12 Size of bacteria Average diameter of bacteria: 1- cocci: 1-2 µm
Width: µm, Length: 1-3 µm 1- cocci: 1-2 µm 2- Spirochaetes: width 0.2 µm, length µm 3- Bacilli: Small size: width µm, length µm Medium size: width µm, length 2-4 µm Large size: width 1-2 µm, length 5-15 µm Dr. Iman Thabet & Dr. Sultan Alsharif

13 Bacteria are small compared to cells with nuclei
Euglena 100 µm Plant cell µm Animal cell 5-30 µm Spirocheta 10 µm Virus nm Dr. Iman Thabet & Dr. Sultan Alsharif

14 Bacterial cell structure
Dr. Iman Thabet & Dr. Sultan Alsharif

15 Structure of bacterial cells
Dr. Iman Thabet & Dr. Sultan Alsharif

16 Dr. Iman Thabet & Dr. Sultan Alsharif

17 The nucleoid - It is an irregularly-shaped region within the cell of a prokaryote that contains all or most of the genetic material. - The genome of prokaryotic organisms generally is a circular, double-stranded piece of DNA. - In contrast to the nucleus of a eukaryotic cell, it is not surrounded by a nuclear membrane. Also there is no nucleolus. Dr. Iman Thabet & Dr. Sultan Alsharif

18 Bacterial Cell Walls Functions: Layer outside the plasma membrane.
1- Determination of shape of the bacterial cell 2- Protection of the bacterial cell due to its rigidity and osmotic insensitivity 3- Play a role in the cell division, as forming a transverse septum 4- Porous so allow free exchange between the cell and the surrounding media 5- Its integrity essential for the viability of the bacterial cell 6- Responsible for staining affinity of cell wall due to its composition Dr. Iman Thabet & Dr. Sultan Alsharif

19 The main components of the cell wall is peptidoglycan.
Bacterial Cell Walls The main components of the cell wall is peptidoglycan. Dr. Iman Thabet & Dr. Sultan Alsharif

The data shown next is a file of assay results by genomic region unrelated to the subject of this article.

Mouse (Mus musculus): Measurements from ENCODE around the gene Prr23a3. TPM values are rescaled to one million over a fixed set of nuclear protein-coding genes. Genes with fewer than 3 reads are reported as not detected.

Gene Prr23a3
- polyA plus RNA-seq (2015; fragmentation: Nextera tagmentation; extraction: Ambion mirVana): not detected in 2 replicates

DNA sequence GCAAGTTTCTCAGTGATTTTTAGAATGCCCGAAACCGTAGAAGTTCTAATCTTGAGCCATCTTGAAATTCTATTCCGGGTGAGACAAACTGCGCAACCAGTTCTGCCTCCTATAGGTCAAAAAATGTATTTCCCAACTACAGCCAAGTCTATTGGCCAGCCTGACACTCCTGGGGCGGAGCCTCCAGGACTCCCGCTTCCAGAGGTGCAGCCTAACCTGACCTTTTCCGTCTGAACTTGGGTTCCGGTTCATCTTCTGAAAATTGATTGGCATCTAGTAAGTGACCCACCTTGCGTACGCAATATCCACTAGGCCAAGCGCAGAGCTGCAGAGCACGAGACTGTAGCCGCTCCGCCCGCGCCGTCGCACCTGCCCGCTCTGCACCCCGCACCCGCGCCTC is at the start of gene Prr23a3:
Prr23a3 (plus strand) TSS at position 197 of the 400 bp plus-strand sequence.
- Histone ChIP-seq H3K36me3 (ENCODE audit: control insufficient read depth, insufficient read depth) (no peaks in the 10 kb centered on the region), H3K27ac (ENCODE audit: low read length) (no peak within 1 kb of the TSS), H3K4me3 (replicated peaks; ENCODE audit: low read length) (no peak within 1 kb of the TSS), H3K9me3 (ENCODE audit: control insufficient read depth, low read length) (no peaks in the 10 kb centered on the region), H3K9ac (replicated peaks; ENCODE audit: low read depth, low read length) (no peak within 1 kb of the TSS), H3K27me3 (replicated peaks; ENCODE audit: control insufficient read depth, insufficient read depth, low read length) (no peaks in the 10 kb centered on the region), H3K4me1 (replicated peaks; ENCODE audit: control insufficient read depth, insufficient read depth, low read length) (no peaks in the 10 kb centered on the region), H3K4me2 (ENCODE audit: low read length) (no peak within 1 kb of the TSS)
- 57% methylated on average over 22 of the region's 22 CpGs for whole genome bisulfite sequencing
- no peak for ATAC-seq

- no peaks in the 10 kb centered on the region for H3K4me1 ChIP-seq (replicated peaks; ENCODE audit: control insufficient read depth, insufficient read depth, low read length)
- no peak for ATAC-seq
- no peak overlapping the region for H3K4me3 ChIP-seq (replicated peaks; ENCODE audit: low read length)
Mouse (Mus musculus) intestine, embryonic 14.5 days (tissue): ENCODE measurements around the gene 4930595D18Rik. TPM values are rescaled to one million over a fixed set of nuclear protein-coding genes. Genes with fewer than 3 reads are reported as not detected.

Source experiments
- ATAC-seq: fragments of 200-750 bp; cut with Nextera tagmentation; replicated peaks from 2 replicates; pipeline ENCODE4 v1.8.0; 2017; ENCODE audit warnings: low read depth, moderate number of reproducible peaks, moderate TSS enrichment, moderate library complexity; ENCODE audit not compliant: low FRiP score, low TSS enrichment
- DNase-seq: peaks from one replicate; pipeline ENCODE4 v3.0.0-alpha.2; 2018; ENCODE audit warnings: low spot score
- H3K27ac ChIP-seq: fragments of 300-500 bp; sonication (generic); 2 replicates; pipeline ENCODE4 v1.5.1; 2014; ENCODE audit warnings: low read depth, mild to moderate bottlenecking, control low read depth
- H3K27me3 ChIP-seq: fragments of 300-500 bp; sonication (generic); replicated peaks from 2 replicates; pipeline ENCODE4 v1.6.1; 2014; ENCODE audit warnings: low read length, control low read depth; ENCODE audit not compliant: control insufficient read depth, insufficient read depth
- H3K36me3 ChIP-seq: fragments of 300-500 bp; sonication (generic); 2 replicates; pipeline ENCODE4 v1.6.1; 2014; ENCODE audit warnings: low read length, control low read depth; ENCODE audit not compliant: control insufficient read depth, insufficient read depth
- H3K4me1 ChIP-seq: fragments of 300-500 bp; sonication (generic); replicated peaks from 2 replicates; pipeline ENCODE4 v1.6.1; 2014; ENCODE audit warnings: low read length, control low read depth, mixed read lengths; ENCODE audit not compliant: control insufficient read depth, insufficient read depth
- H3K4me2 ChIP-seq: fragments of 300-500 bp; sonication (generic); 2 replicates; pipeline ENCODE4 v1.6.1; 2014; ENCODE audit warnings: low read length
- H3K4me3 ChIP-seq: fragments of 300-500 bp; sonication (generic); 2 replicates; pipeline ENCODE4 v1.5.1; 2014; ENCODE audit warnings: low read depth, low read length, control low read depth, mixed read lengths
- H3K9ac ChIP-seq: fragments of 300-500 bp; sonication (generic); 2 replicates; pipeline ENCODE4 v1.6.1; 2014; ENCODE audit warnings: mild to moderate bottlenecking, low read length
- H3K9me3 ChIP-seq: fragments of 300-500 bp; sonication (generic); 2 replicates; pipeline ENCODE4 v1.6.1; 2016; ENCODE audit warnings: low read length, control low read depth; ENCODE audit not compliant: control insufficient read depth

20 A comparison between Gram positive and Gram negative cell wall
Item Thin (single-layered) Thick (multilayered) Peptidoglycan layer Absent Present Teichoic acids present Periplasmic space High Virtually none Lipopolysaccharide (LPS) content Low Lipid and lipoprotein content Resistance to physical disruption Inhibition by basic dyes Susceptibility to anionic detergents Resistance to drying Can be decolorized to accept counter stain Retain crystal violet dye and stain dark violet Gram reaction Dr. Iman Thabet & Dr. Sultan Alsharif

21 Cytoplasmic membrane Function:
It is an elastic membrane surrounding the cytoplasm. It consists of lipoprotein so it is semipermeable and allow the passage of important substances such as water and soluble substances and allow passage of endproducts Function: 1- Responsible for selective permeability. 2- Active transport of substances which cant enter the cell passively because it contain permease enzyme. 3- Energy production, as it the site for oxidation, phosphorylation and active transport. 4- Excretion of toxins and hydrolytic enzymes 5- Biosynthesis of cell wall and other proteins 6- Play important role in cell division as being site for DNA attachment and help in formation of the transverse septum Dr. Iman Thabet & Dr. Sultan Alsharif

22 Cytoplasm A gel like substance contain a variety of organic and inorganic salts
Dr. Iman Thabet & Dr. Sultan Alsharif

23 Important inclusions floating in the cytoplasm
1- Ribosomes In most bacteria the most numerous intracellular structure is the ribosome. It is the site of protein synthesis. Polyribosome: A group of ribosomes linked together like beads with messenger RNA Dr. Iman Thabet & Dr. Sultan Alsharif